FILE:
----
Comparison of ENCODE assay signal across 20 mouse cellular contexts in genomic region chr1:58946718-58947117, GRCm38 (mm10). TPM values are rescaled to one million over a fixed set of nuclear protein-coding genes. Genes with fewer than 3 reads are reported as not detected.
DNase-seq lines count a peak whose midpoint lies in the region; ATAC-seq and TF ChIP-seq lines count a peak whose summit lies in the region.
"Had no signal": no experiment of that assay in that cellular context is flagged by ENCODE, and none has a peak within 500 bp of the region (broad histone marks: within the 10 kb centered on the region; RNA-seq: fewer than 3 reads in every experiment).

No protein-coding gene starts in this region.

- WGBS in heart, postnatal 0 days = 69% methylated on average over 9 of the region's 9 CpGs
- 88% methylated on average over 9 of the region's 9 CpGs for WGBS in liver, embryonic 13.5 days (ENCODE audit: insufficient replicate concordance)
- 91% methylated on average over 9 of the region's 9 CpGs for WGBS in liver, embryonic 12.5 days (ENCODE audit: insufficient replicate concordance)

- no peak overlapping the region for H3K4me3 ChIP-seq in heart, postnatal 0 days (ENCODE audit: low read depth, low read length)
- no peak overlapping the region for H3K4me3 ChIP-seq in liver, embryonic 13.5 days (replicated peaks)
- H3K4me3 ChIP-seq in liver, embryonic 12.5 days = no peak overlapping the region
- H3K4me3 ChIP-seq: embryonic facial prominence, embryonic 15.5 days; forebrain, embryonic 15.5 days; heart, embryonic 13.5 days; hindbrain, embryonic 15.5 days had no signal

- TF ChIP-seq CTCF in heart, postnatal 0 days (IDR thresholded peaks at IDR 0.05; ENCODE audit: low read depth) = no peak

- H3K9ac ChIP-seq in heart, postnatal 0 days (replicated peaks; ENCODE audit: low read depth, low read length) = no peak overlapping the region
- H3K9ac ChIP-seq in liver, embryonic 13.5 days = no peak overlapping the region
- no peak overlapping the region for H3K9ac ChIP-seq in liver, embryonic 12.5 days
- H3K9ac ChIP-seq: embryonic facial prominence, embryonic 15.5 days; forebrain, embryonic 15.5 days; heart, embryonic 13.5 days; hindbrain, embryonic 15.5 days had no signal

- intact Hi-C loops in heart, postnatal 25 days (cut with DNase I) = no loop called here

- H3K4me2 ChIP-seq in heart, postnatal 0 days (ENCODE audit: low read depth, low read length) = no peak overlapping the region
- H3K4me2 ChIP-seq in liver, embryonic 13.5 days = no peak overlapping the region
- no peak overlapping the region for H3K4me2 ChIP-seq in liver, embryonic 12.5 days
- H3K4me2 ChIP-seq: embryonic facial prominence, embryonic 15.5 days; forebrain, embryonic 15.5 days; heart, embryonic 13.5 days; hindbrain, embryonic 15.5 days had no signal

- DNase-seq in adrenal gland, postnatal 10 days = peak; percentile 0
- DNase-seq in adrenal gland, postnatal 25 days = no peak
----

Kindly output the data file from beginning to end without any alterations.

Comparison of ENCODE assay signal across 20 mouse cellular contexts in genomic region chr1:58946718-58947117, GRCm38 (mm10). TPM values are rescaled to one million over a fixed set of nuclear protein-coding genes. Genes with fewer than 3 reads are reported as not detected.
DNase-seq lines count a peak whose midpoint lies in the region; ATAC-seq and TF ChIP-seq lines count a peak whose summit lies in the region.
"Had no signal": no experiment of that assay in that cellular context is flagged by ENCODE, and none has a peak within 500 bp of the region (broad histone marks: within the 10 kb centered on the region; RNA-seq: fewer than 3 reads in every experiment).

No protein-coding gene starts in this region.

- WGBS in heart, postnatal 0 days = 69% methylated on average over 9 of the region's 9 CpGs
- 88% methylated on average over 9 of the region's 9 CpGs for WGBS in liver, embryonic 13.5 days (ENCODE audit: insufficient replicate concordance)
- 91% methylated on average over 9 of the region's 9 CpGs for WGBS in liver, embryonic 12.5 days (ENCODE audit: insufficient replicate concordance)

- no peak overlapping the region for H3K4me3 ChIP-seq in heart, postnatal 0 days (ENCODE audit: low read depth, low read length)
- no peak overlapping the region for H3K4me3 ChIP-seq in liver, embryonic 13.5 days (replicated peaks)
- H3K4me3 ChIP-seq in liver, embryonic 12.5 days = no peak overlapping the region
- H3K4me3 ChIP-seq: embryonic facial prominence, embryonic 15.5 days; forebrain, embryonic 15.5 days; heart, embryonic 13.5 days; hindbrain, embryonic 15.5 days had no signal

- TF ChIP-seq CTCF in heart, postnatal 0 days (IDR thresholded peaks at IDR 0.05; ENCODE audit: low read depth) = no peak

- H3K9ac ChIP-seq in heart, postnatal 0 days (replicated peaks; ENCODE audit: low read depth, low read length) = no peak overlapping the region
- H3K9ac ChIP-seq in liver, embryonic 13.5 days = no peak overlapping the region
- no peak overlapping the region for H3K9ac ChIP-seq in liver, embryonic 12.5 days
- H3K9ac ChIP-seq: embryonic facial prominence, embryonic 15.5 days; forebrain, embryonic 15.5 days; heart, embryonic 13.5 days; hindbrain, embryonic 15.5 days had no signal

- intact Hi-C loops in heart, postnatal 25 days (cut with DNase I) = no loop called here

- H3K4me2 ChIP-seq in heart, postnatal 0 days (ENCODE audit: low read depth, low read length) = no peak overlapping the region
- H3K4me2 ChIP-seq in liver, embryonic 13.5 days = no peak overlapping the region
- no peak overlapping the region for H3K4me2 ChIP-seq in liver, embryonic 12.5 days
- H3K4me2 ChIP-seq: embryonic facial prominence, embryonic 15.5 days; forebrain, embryonic 15.5 days; heart, embryonic 13.5 days; hindbrain, embryonic 15.5 days had no signal

- DNase-seq in adrenal gland, postnatal 10 days = peak; percentile 0
- DNase-seq in adrenal gland, postnatal 25 days = no peak